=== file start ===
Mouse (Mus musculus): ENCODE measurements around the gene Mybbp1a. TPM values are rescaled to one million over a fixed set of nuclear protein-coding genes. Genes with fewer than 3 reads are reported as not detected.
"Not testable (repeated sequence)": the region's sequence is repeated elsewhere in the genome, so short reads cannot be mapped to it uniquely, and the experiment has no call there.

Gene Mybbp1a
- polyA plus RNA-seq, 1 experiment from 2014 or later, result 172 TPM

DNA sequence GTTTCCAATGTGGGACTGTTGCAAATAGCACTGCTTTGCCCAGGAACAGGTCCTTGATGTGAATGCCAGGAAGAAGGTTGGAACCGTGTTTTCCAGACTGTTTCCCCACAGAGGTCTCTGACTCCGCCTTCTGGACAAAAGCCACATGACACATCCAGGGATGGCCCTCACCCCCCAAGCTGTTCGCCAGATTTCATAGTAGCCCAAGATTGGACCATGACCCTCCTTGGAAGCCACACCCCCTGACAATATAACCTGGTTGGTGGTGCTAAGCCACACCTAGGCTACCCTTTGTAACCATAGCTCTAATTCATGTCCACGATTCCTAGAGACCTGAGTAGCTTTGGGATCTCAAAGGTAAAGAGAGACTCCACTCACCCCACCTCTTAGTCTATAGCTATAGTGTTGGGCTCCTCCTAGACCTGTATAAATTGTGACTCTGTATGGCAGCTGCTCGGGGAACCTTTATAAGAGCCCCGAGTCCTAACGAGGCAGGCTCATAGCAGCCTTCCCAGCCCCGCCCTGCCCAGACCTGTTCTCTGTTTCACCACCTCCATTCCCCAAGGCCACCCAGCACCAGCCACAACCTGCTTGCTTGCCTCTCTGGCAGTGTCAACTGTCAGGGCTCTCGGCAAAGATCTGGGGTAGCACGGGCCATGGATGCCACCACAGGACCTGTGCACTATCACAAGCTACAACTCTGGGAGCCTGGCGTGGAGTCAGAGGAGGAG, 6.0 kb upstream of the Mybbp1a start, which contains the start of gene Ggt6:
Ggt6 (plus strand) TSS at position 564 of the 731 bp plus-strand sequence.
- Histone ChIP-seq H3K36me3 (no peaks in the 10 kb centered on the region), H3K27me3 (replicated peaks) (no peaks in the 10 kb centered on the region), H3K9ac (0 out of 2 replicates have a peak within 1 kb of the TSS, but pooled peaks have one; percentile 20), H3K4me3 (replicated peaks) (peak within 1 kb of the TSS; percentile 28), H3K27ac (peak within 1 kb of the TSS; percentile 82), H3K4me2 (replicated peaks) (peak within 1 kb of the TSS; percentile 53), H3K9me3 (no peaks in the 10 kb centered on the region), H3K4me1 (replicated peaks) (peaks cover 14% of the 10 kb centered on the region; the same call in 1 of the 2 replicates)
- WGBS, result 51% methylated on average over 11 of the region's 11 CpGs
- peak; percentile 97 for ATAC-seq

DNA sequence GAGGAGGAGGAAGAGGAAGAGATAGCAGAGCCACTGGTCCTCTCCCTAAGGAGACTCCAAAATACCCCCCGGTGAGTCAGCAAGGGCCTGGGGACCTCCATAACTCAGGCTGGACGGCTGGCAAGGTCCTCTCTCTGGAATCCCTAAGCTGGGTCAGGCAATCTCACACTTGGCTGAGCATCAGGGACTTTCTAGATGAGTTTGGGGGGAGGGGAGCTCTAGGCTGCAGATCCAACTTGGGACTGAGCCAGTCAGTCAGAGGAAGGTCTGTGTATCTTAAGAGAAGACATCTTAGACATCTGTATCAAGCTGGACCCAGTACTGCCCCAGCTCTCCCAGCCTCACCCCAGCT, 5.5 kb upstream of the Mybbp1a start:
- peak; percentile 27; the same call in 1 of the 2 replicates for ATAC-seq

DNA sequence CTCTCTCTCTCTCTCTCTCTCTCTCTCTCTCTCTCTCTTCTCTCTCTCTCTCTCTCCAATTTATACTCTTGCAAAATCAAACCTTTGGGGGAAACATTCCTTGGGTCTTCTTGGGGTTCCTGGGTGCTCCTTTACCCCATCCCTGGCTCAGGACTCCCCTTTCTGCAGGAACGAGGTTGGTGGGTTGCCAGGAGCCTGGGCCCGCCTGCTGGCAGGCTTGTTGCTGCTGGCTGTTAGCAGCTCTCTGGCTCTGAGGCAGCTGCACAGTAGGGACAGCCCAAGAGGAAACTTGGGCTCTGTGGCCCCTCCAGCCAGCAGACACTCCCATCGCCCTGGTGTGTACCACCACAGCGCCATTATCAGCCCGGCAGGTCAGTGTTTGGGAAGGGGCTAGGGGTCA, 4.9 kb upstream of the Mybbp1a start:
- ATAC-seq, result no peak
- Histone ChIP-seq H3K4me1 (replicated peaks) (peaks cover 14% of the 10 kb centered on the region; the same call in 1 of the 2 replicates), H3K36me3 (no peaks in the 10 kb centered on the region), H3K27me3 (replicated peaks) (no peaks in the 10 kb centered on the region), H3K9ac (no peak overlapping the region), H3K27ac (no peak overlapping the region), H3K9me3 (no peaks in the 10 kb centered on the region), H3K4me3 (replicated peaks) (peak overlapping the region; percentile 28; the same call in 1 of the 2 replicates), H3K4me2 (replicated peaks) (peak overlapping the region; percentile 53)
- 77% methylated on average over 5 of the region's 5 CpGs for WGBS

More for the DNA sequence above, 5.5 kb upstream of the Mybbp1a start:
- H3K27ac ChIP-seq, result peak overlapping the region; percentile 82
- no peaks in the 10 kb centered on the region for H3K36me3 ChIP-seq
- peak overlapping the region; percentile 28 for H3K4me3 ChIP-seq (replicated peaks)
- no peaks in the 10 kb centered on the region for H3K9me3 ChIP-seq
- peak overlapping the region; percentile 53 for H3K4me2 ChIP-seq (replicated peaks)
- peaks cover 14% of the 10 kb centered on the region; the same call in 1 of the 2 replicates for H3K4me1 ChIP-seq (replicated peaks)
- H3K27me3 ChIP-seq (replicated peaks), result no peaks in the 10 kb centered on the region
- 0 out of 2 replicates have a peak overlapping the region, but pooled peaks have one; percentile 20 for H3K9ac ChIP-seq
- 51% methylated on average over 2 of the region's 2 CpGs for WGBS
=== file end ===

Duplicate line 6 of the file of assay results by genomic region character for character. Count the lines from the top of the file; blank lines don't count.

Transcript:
Ggt6 (plus strand) TSS at position 564 of the 731 bp plus-strand sequence.